Prison officers in England and Wales are to be issued with canisters of a synthetic pepper spray to help deal with violence and disorder.
The chemical incapacitant known as PAVA has been trialled in four jails and will be carried by officers in all publicly-run prisons for men from 2019.
Prison officers welcomed the move.
But the announcement came as the Prison Governors Association (PGA) accused the government of failing to react quickly enough to a “crisis” in jails.
The decision to introduce the spray at a cost of £2m follows what the Ministry of Justice says was a “successful” six-month trial at Hull, Preston, Risley and Wealstun prisons.
Ministers say the spray acted as a deterrent and it is also thought it helped give staff greater confidence to deal with dangerous situations.
The Ministry of Justice said the spray will only be deployed in limited circumstances when there is serious violence or an imminent risk of it taking place and officers will receive training before being allowed to carry it.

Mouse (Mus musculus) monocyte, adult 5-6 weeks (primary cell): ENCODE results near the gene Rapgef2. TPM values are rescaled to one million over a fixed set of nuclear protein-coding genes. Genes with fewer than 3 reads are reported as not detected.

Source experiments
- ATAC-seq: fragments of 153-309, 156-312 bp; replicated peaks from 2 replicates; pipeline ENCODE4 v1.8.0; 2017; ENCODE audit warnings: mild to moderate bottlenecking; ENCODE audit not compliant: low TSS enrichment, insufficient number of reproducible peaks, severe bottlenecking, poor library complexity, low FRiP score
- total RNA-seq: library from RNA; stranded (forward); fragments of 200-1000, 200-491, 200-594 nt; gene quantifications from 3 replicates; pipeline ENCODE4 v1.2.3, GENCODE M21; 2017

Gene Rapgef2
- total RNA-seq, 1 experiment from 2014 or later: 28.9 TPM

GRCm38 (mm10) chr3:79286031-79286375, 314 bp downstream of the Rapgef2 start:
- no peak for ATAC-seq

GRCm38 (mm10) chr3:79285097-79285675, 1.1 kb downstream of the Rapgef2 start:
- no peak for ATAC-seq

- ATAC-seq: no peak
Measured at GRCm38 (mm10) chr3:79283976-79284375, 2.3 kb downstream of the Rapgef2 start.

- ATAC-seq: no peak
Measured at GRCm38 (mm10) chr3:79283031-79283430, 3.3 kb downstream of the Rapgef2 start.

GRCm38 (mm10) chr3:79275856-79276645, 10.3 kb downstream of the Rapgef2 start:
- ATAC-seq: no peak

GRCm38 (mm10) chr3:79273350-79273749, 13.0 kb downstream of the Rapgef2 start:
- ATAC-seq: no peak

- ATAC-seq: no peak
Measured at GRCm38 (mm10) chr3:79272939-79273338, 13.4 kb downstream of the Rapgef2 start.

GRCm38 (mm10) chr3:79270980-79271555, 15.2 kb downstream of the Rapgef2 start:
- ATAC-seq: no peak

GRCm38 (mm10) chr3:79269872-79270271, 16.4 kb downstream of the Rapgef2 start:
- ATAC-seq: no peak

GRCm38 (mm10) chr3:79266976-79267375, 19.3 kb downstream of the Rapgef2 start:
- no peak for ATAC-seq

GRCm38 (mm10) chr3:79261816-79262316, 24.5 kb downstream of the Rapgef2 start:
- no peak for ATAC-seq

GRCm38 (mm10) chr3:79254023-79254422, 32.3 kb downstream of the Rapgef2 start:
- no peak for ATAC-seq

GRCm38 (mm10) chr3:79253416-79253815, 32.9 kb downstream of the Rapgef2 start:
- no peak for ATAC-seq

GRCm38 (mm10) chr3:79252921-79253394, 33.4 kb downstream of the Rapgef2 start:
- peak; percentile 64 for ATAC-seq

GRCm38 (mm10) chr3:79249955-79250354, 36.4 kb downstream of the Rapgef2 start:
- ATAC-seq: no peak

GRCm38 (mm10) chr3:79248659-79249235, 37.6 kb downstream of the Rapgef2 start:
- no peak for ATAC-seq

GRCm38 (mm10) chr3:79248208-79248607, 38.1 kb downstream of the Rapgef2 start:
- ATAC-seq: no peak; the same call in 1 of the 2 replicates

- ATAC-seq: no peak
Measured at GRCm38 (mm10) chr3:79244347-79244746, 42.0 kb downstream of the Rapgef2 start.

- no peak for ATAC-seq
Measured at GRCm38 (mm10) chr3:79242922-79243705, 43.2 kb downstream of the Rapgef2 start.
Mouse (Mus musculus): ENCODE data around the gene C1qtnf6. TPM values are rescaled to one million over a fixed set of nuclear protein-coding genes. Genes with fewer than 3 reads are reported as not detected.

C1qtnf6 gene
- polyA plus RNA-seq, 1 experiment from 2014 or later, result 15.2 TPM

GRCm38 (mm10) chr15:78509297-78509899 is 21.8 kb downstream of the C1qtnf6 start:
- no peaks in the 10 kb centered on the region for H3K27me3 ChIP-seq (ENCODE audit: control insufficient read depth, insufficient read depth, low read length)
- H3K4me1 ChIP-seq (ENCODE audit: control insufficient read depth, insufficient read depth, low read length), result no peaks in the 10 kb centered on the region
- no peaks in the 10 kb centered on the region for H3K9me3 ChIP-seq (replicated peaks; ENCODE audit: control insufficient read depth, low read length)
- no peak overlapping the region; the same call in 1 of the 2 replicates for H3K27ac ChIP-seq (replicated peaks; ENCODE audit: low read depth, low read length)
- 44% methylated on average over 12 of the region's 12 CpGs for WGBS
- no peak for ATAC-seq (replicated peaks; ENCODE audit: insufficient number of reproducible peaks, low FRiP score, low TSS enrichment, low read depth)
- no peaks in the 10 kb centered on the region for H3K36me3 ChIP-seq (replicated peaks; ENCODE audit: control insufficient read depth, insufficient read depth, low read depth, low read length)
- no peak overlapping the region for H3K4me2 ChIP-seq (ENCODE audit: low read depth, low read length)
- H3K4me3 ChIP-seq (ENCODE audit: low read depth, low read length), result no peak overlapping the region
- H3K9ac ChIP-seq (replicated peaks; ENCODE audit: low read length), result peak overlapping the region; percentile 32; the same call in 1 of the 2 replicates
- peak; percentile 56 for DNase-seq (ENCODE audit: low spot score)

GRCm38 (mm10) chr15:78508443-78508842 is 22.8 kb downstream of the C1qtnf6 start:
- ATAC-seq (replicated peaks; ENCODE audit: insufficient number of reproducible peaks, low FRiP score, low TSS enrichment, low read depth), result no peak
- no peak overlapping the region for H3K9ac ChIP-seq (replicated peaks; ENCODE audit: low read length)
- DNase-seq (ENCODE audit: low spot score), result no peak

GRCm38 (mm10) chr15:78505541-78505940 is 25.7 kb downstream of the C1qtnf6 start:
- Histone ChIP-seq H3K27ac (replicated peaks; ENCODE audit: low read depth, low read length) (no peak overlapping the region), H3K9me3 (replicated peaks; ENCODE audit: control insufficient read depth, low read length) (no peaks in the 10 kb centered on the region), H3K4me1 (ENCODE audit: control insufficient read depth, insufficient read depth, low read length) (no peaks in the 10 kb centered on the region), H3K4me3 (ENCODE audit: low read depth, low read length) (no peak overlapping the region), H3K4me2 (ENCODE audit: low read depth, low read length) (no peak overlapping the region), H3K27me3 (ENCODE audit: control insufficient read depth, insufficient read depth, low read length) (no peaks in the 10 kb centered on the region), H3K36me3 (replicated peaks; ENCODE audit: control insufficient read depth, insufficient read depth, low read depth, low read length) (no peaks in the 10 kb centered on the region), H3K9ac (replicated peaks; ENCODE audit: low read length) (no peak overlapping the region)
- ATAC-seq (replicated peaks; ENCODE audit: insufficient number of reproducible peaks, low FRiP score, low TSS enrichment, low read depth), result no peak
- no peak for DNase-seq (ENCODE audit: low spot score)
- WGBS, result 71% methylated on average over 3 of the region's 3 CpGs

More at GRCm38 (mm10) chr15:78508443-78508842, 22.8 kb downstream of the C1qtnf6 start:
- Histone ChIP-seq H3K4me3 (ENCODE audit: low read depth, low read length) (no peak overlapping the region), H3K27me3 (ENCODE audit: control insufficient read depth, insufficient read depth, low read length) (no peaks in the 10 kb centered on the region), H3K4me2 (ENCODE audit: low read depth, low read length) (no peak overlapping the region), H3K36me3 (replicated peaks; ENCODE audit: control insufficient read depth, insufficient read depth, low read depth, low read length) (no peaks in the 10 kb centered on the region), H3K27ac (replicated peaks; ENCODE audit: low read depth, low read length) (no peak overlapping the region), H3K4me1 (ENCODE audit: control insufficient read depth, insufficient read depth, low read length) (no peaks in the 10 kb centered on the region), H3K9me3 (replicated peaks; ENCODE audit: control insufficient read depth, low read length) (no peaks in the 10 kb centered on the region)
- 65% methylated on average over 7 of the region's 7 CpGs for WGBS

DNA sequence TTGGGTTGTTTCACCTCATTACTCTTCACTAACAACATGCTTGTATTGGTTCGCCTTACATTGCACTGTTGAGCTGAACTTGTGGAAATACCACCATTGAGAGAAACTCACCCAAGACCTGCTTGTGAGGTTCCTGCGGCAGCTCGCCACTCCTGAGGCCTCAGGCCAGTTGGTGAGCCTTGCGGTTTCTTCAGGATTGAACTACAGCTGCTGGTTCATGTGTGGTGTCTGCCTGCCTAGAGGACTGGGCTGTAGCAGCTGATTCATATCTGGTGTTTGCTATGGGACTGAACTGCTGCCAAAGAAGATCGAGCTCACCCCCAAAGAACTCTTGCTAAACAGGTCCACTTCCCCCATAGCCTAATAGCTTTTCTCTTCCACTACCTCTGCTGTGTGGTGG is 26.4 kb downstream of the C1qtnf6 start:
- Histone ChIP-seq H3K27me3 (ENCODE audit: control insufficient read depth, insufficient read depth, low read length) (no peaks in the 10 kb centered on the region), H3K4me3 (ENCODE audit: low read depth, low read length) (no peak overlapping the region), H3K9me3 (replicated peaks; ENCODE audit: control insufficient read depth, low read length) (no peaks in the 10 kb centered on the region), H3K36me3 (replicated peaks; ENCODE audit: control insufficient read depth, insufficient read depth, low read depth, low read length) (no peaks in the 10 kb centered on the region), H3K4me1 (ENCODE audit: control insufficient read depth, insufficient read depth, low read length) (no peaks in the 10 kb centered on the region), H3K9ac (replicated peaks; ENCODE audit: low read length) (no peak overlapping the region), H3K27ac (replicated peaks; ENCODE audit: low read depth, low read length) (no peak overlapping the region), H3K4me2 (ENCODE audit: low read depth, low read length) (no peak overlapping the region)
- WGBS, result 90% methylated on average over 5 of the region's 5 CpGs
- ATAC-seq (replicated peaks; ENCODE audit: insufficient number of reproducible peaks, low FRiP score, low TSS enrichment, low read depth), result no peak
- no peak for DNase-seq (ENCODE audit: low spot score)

In a speech to the PGA conference, president Andrea Albutt will acknowledge there is a “more positive feel” in jails after staffing levels were increased and security boosted.
But she will say there has been a “subtle campaign” to blame governors for problems and claimed ministers did not have the “humility” to admit their policies – which had included budget cuts – were wrong.
A Ministry of Justice spokeswoman said: “Senior managers in prisons do vital work and we are grateful for their dedication and commitment.
“We acknowledge the ongoing challenges they face and, as the president notes, we have taken meaningful action to address them which is starting to yield results.”